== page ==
Still Got the Blueshttps://indianexpress.com/article/lifestyle/art-and-culture/still-got-the-blues-seasons-greeting-short-film-5621303/

Still Got the Blues

SAD isn’t just an emotion, for some Mumbaikars it is a way of life — a new short film explores.

Still Got the Blues
The rain in shoe, a still from the film

It is one thing to scramble for space in Mumbai and another to deal with its long, cyclical and unrelenting seasonal spells — heat or rain. What’s often termed as a “mood swing” can actually be a condition known as seasonal affective disorder (SAD), which screenwriter Manish Singh tries to capture in his short film Season’s Greetings. It was screened at the third Indian World Film Festival in Hyderabad on Sunday.

The 14-minute film which, last year, flew to the Chicago South Asian Film Festival, got Special Mention at the eighth Dada Saheb Phalke Film Festival, and was selected for NFDC Viewing Room Film Bazaar 2018. It is 35-year-old Singh’s second directorial short. His first, Sucks’s Story (2016), is about how rare Bollywood success stories draw thousands to the city but success remains elusive. “When a Kapoor says he’s a self-made man, it makes me laugh,” he says.

As a child, Singh watched Hindi films at the weekly screenings organised by his father’s employer NTPC Ltd (Kahalgaon, Bhagalpur), and parrot dialogues and stories in school. After Class XII, he wanted to try his luck and went to Pune’s Film and Television Institute of India in 2000 but was returned home, since he was not a graduate, which was mandatory to apply. After completing his graduation in 2002, he landed in Mumbai in 2007, where he initially wrote dialogues for television serials such as CID, Raju Hazir Ho, FIR, Channel [V]: Heroes, Dilli Wali Thakur Gurls and Crime Patrol Dial 100. CID was a brief stint since he was “not following the pattern”. “The CID we watched during my childhood was totally different. They asked me to add humour, which I couldn’t do,” he says.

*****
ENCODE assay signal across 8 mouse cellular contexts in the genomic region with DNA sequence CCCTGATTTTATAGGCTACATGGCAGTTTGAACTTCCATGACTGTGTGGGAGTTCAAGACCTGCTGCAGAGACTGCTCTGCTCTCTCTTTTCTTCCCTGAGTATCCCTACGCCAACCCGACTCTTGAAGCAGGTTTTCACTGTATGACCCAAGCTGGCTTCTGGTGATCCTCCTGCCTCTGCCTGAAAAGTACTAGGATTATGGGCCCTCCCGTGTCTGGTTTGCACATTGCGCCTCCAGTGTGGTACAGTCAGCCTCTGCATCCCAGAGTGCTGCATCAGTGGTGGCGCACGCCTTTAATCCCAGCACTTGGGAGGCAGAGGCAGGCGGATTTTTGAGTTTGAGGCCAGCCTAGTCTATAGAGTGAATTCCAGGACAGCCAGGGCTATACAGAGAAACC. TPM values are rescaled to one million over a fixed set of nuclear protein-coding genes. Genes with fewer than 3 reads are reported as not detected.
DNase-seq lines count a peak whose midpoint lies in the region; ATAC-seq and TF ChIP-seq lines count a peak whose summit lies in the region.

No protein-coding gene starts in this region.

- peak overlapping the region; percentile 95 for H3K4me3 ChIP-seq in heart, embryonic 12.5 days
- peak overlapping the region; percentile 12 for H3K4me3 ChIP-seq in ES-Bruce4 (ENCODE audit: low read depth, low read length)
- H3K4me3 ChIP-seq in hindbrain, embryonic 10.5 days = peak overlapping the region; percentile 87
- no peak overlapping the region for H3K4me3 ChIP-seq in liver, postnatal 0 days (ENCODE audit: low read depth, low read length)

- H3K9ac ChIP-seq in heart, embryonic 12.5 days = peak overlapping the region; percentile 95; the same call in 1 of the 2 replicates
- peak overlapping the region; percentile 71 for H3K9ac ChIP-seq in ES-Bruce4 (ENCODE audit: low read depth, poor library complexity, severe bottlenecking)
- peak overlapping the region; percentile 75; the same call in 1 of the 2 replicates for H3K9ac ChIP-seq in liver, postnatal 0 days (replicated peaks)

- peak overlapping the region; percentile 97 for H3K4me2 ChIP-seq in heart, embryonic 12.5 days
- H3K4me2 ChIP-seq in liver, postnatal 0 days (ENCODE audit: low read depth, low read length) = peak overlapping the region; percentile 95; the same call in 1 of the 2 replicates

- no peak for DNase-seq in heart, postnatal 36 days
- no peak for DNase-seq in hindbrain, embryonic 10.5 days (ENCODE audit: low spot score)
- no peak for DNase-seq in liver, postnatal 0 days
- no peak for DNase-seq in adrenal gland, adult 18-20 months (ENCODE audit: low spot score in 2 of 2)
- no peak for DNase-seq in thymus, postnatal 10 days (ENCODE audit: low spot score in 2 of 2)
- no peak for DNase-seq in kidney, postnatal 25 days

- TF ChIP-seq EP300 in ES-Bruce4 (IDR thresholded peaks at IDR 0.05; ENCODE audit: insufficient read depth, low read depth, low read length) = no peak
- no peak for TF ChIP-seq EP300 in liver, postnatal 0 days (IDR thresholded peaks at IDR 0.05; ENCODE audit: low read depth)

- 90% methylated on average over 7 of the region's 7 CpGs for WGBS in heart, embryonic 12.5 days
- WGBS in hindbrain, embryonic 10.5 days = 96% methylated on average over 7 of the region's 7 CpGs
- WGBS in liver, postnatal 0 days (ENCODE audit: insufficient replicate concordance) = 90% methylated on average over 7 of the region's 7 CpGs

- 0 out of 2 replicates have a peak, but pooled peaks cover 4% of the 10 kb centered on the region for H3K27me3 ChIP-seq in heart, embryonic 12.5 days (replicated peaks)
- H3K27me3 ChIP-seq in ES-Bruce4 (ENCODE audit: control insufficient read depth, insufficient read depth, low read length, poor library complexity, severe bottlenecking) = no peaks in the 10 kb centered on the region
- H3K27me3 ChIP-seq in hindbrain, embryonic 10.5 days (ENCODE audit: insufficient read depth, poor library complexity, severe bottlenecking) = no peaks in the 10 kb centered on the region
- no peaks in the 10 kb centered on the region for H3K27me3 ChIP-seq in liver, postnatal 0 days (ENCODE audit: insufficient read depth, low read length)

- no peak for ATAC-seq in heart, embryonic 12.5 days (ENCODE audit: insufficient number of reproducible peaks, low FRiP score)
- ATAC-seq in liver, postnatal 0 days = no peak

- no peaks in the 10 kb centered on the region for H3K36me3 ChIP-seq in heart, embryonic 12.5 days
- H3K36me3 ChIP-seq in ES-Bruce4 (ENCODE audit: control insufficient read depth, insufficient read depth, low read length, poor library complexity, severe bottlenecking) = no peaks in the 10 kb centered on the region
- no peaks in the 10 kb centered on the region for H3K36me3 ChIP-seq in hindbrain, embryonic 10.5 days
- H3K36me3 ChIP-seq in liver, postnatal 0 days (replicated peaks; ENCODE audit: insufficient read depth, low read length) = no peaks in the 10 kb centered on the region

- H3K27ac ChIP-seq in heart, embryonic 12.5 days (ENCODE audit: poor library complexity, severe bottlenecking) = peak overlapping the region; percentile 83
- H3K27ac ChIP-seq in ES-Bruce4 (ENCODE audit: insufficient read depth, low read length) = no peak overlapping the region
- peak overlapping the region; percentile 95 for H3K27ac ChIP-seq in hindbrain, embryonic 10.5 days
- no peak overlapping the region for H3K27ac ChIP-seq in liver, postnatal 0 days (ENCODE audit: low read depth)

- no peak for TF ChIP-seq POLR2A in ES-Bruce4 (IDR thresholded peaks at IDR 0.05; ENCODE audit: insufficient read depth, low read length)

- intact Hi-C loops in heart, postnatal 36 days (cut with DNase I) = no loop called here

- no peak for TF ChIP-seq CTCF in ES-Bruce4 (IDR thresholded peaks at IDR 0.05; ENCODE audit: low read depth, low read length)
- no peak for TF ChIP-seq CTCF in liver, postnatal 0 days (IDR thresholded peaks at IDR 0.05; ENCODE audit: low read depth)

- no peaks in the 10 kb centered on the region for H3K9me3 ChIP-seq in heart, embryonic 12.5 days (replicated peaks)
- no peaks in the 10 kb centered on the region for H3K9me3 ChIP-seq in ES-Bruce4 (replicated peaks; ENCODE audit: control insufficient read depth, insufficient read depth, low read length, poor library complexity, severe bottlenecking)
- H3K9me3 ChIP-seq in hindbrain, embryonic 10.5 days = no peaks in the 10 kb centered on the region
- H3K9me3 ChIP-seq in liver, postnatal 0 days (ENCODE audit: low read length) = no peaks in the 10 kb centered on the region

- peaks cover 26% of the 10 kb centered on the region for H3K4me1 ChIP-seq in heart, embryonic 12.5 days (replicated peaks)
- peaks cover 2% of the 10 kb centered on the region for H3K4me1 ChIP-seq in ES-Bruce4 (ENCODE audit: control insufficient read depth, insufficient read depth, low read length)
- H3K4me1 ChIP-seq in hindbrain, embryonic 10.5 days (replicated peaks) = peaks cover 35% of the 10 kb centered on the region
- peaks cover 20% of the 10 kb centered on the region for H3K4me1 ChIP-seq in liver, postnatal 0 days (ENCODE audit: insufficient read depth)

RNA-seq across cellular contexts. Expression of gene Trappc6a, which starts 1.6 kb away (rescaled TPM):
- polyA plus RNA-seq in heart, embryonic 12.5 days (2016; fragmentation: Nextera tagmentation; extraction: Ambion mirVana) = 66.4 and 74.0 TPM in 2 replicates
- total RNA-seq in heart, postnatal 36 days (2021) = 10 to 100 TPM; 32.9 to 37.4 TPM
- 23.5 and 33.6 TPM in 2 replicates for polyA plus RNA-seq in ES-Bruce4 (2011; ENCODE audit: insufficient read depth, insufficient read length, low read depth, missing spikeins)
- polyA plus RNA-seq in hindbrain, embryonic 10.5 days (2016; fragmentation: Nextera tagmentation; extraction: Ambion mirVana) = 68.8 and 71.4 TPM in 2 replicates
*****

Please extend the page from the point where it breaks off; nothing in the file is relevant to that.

Still Got the Blues
Manish Singh

“Nobody can teach you writing, they can tell you the rules, but as long as you don’t have a thought and observation to see and feel what’s happening around, you can’t write,” says Singh. His first written piece was a feature film, Democracy, which couldn’t find a producer. “Short films are trending. It reaches more audience than television, can be made on a small budget, and you don’t have to wait for a producer,” he says.

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Season’s Greetings opens in a Goregaon-East matchbox room, where the camera pans to a close-up of the ceiling fan, rotating at snail speed, cut to a defunct table fan whose blades the distressed protagonist (Pankaj Jha) moves manually, sweat trickling down his neck. Sugarcanes being re-crushed to extract every last drop of juice is symbolic. The wait for the monsoons seems like drudgery. And when it comes, it brings no respite. The city is flooded, clothes won’t dry, seepage, chipping wall paint, mobile phones in polythene pouches and ironing wet rupee notes. The man is irritable at those enjoying the rain or anybody who rings the bell. “I asked the actor to stay on the set, house-bound, for a few days prior to the shoot, to internalise the atmosphere, neither laugh nor listen to romantic songs,” says Singh.

“SAD,” the film tells, in actor R Madhavan’s voiceover, “is more prevalent in areas experiencing long fall (monsoon) or winter. The reduced exposure to sunlight affects serotonin, a brain chemical that affects the mood and makes people feel lazy and gloomy… According to a source, more than 10 million cases of SAD are reported annually in India… Some people experience it in summer as well.”

The film does not specify if SAD cuts across classes, and whether the seasonal vagaries by themselves trigger depression or aggravate a pre-existing condition. It is revealing nevertheless. “After watching it, people said, ‘aisa bhi kuchh hota hai’ (something like this happens)?” says Singh. He would board rickshaws, record the drivers’ rants, play it on loop at home, and laugh, until it wasn’t funny anymore. The film took two years to make. Singh says, “I would ring up (the DOP) Madhavraj (Datar) in Chennai and say, ‘badal aa gaye Mumbai mein, pack your bags and come’. When he arrived, the rains stopped. So we shot the interior scenes and waited for the next monsoon.”